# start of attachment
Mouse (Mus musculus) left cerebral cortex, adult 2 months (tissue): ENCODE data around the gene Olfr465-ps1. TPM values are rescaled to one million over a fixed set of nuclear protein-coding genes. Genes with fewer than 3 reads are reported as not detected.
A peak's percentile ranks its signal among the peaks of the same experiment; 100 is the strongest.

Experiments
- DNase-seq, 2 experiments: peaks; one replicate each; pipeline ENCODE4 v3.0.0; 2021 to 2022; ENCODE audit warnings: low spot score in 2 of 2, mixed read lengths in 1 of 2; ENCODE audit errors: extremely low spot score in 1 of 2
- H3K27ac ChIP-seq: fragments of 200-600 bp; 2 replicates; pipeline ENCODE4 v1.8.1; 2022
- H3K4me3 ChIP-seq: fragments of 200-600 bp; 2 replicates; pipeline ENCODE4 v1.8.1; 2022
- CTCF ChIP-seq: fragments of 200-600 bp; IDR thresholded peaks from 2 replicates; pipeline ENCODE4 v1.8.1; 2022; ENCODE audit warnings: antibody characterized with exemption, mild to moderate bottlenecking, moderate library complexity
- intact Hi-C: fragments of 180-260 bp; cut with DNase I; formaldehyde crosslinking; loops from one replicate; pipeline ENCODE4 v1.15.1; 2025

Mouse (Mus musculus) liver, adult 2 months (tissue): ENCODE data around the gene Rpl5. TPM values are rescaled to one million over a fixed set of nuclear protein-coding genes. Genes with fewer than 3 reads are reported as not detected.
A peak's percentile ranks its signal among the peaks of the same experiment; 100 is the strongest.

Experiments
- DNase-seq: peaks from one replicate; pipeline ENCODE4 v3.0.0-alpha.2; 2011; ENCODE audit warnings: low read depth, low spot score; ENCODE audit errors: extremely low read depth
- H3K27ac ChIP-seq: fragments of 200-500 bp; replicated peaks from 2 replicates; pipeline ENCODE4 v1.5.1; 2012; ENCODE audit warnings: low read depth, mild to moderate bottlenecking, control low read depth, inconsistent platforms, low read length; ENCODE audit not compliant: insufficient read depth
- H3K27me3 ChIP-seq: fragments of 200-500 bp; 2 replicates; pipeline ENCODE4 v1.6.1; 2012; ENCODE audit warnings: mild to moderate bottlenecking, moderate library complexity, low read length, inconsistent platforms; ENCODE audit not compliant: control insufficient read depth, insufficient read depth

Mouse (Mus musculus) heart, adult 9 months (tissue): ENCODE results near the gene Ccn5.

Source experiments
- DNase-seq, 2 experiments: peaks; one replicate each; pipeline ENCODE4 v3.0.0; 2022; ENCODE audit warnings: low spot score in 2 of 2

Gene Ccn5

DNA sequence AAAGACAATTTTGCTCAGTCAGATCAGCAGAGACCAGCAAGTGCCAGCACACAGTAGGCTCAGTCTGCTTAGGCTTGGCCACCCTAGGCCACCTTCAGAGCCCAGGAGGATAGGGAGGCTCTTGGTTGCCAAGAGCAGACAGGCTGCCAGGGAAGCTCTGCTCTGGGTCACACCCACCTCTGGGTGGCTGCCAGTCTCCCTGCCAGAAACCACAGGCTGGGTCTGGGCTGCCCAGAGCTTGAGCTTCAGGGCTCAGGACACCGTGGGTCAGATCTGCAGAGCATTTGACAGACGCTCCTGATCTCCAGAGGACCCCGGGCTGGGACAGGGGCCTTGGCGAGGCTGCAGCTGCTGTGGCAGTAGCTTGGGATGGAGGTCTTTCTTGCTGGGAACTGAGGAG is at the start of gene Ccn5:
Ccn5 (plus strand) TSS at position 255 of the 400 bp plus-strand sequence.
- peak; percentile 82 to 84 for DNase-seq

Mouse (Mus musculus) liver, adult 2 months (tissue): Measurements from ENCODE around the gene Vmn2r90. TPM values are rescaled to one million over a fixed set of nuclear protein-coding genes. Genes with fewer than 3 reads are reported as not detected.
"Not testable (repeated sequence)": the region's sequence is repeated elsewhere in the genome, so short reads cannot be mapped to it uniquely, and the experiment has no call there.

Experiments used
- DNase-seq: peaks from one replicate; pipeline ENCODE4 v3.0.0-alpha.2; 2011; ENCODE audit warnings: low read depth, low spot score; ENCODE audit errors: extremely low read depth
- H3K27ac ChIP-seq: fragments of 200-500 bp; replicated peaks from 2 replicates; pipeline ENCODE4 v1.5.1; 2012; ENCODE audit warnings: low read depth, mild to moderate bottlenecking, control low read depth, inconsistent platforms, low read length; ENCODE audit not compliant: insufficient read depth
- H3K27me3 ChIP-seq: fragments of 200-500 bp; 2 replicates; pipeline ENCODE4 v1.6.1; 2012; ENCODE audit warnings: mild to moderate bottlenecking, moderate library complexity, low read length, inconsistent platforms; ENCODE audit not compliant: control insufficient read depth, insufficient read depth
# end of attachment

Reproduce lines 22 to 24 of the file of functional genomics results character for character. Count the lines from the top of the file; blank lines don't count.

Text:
Mouse (Mus musculus) liver, adult 2 months (tissue): Measurements from ENCODE around the gene Vmn2r90. TPM values are rescaled to one million over a fixed set of nuclear protein-coding genes. Genes with fewer than 3 reads are reported as not detected.
"Not testable (repeated sequence)": the region's sequence is repeated elsewhere in the genome, so short reads cannot be mapped to it uniquely, and the experiment has no call there.

Experiments used